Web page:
person who is or was a public servant" (as against the truncated
expression in the corresponding provision of the old Code of Criminal
Procedure, 1898), a contention was raised before this Court in Kalicharan Mahapatra
v. State of Orissa (1998 (6) SCC 411) that the legal position must be treated
as changed even in regard to offences under the Old Act and New Act also. The
said contention was, however, repelled by this Court wherein a two-Judge Bench
has held thus :
public servant who committed an offence mentioned in the Act, while he was a
public servant, can be prosecuted with the sanction contemplated in Section 19
of the Act if he continues to be a public servant when the court takes
cognizance of the offence. But if he ceases to be a public servant by that
time, the court can take cognizance of the offence without any such sanction."
The correct legal position, therefore, is that an accused facing prosecution
for offences under the Old Act or New Act cannot claim any immunity on the
ground of want of sanction, if he ceased to be a public servant on the date
when the court took cognizance of the said offences. But the position is
different in cases where Section 197 of the Code has application.
197(1) provides that when any person who is or was a public servant was not
removable from his office save by or with the sanction of the Government is
accused of any offence alleged to have been committed by him while acting or
purporting to act in the discharge of his official duty, no Court shall take
cognizance of such offence except with the previous sanction
the case of a person who is employed or, as the case may be, was at the time of
commission of the alleged offence employed, in connection with the affairs of
the Union, of the Central Government and
the case of a person who is employed or, as the case may be, was at the time of
commission of the alleged offence employed, in connection with the affairs of a
State, of the State Government.
mention that the Law Commission in its 41st Report in paragraph 15.123 while
dealing with Section 197, as it then stood, observed "it appears to us
that protection under the section is needed as much after retirement of the
public servant as before retirement. The protection afforded by the section
would be rendered illusory if it were open to a private person harbouring a
grievance to wait until the public servant ceased to hold his official
position, and then to lodge a complaint. The ultimate justification for the
protection conferred by Section 197 is the public interest in seeing that
official acts do not lead to needless or vexatious prosecution. It should be
left to the Government to determine from that point of view the question of the
expediency of prosecuting any public servant". It was in pursuance of this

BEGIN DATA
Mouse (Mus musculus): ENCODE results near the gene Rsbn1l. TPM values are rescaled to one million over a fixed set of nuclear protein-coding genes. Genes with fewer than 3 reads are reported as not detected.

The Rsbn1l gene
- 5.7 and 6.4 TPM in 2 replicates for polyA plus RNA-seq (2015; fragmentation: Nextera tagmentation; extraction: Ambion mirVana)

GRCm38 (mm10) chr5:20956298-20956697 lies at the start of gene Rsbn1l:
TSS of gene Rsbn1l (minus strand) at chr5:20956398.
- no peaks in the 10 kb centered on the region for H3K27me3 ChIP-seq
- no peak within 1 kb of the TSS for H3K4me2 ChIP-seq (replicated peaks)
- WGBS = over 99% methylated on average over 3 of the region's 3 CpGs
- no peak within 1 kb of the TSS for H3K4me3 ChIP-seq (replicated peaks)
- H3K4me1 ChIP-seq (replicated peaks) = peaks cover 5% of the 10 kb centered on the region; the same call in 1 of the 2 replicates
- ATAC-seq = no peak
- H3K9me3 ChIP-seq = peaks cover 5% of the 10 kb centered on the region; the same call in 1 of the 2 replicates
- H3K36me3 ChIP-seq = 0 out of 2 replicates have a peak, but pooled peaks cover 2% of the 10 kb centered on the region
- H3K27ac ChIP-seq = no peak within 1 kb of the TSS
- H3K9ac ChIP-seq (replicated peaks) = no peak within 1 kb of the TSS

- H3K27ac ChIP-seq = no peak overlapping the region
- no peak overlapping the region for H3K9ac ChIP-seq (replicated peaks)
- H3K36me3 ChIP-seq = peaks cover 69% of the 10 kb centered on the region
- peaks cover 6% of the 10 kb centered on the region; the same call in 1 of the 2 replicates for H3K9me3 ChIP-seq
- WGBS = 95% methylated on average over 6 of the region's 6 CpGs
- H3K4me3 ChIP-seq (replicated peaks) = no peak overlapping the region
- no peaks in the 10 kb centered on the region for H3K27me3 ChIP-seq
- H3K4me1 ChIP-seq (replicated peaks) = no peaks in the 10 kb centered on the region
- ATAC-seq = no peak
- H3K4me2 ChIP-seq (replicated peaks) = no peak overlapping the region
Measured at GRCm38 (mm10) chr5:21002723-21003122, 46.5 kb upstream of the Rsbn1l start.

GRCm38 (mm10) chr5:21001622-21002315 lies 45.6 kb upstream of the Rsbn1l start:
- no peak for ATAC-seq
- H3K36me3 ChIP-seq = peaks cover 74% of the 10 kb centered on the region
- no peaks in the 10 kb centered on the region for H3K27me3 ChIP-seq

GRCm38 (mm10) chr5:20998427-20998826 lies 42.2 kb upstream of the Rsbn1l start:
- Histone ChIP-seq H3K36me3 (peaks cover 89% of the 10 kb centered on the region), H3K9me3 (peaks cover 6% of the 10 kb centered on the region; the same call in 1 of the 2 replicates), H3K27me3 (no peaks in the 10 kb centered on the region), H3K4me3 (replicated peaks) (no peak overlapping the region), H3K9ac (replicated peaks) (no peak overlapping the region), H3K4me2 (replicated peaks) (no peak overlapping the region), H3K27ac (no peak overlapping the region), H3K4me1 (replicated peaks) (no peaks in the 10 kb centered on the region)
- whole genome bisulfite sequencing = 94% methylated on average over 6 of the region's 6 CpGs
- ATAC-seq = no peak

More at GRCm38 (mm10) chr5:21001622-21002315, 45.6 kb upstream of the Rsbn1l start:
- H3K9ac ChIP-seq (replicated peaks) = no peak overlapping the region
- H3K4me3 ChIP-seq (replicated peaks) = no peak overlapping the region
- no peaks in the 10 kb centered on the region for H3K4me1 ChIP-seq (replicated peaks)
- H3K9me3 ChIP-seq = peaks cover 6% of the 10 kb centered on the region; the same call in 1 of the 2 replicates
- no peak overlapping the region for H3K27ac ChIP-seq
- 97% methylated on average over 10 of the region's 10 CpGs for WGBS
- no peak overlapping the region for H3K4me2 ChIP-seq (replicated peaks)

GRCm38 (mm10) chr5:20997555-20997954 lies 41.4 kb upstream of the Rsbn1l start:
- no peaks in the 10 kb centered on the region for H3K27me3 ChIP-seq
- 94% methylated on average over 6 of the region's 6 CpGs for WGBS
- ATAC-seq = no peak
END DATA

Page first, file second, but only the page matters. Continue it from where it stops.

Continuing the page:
observation that the expression 'was' come to be employed after the expression
'is' to make the sanction applicable even in cases where a retired public
servant is sought to be prosecuted.
position was highlighted in R. Balakrishna Pillai v. State of Kerala (AIR 1996 SC 901).
noted in State of M.P. v. M.P. Gupta (JT 2003 (10) SC 32),
sanction under Section 197 of the Code is not a condition precedent for an
offence under Section 409 IPC.
fairly well settled position in law that actual mode of entrustment or mis-appropriation
is not to be proved by the prosecution. Once entrustment is proved, it is for
the accused to prove as to how the property entrusted was dealt with. In Jiwan Dass's
case (supra) the factual position was entirely different. It was held that the
undertaking given in that case could not be held to be confession or admission.
In the present case, the factual scenario as noticed by the trial Court and the
High Court is different. It was not only on the basis of the undertaking that
the conviction was recorded, but the other evidence on record also unerringly
proved entrustment. Therefore, it was for the accused to prove as to how the
property entrusted with him was dealt with. No material was placed in that
regard. Therefore, the Courts below correctly held entrustment to have been
proved. The concurrent findings of fact recorded by the Courts below relating
to entrustment and mis-appropriation in our view are well merited and fully
justified on the basis of evidence on record and do not suffer from any
perversity or patent error of law to warrant interference.
to the plea relating to benefits under the Probation Act, it is to be noted
that Section 18 of the said Act clearly rules out application of the Probation
Act to a case covered under Section 5(2) of the Act.
there is no substance in the accused- appellant's plea relating to grant of
benefit under the Probation Act. The decision in Bore Gowda's case (supra) does
not even indicate that Section 18 of the Probation Act was taken note of. In
view of the specific statutory bar the view, if any, expressed without analysing
the statutory provision cannot in our view be treated as a binding precedent
and at the most is to be considered as having been rendered per incuriam.
Looked at from any angle, the appeal is sans merit and deserves dismissal which